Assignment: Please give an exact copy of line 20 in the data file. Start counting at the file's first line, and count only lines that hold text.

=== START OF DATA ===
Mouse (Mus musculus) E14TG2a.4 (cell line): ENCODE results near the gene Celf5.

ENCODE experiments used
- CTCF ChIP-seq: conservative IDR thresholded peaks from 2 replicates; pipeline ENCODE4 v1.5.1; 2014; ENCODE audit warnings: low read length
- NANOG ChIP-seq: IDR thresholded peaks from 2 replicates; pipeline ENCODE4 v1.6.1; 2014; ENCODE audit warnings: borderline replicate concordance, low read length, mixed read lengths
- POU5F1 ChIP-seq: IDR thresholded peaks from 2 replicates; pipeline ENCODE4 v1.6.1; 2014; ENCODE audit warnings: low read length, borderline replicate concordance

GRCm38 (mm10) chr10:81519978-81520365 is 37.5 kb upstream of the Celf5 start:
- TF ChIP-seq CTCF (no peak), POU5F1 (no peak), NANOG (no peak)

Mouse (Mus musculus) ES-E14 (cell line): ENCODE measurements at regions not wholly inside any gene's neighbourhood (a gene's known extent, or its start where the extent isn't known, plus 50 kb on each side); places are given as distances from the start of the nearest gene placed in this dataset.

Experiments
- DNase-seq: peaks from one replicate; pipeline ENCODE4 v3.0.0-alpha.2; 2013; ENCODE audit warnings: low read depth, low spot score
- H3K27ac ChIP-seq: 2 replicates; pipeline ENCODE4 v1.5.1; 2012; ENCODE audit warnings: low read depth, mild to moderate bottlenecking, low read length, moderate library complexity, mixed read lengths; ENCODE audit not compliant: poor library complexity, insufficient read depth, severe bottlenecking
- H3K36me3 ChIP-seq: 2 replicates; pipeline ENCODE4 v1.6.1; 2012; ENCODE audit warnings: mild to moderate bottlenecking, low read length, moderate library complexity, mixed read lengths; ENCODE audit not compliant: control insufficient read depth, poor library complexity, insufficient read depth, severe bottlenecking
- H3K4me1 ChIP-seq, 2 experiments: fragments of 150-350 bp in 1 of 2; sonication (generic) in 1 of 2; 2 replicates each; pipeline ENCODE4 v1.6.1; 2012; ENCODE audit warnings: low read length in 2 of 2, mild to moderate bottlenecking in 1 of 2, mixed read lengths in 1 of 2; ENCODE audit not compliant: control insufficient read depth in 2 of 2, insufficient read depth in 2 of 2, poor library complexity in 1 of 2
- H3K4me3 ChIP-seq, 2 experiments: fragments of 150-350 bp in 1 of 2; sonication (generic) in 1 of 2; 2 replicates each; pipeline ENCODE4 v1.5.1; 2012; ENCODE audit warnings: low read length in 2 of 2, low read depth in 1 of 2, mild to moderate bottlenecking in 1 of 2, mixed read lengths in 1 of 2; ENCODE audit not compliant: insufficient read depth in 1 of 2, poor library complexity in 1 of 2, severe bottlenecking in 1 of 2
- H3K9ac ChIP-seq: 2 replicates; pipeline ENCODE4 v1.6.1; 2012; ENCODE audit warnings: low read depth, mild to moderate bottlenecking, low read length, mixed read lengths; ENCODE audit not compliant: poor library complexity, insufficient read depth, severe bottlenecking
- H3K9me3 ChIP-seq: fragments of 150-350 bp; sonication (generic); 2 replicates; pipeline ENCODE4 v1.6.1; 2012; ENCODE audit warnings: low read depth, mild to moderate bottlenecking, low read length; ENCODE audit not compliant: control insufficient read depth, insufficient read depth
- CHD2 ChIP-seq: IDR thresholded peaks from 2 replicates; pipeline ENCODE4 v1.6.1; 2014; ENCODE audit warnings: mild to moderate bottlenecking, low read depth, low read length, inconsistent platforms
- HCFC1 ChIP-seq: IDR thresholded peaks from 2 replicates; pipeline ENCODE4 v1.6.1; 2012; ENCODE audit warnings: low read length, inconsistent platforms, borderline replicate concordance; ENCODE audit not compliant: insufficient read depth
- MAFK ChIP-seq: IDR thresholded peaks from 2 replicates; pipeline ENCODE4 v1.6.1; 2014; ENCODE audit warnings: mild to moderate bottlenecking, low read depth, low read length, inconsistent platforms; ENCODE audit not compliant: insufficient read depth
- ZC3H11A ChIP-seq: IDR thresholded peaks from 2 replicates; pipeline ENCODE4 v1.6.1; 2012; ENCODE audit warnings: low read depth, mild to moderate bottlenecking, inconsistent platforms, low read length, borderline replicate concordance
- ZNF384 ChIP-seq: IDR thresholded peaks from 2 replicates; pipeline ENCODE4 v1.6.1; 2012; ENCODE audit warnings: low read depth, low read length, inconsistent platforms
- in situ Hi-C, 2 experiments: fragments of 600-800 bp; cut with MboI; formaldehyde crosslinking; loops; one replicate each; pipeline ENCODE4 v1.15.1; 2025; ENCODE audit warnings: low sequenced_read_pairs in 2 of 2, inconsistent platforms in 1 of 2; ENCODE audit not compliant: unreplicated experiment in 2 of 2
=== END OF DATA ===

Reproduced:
- ZC3H11A ChIP-seq: IDR thresholded peaks from 2 replicates; pipeline ENCODE4 v1.6.1; 2012; ENCODE audit warnings: low read depth, mild to moderate bottlenecking, inconsistent platforms, low read length, borderline replicate concordance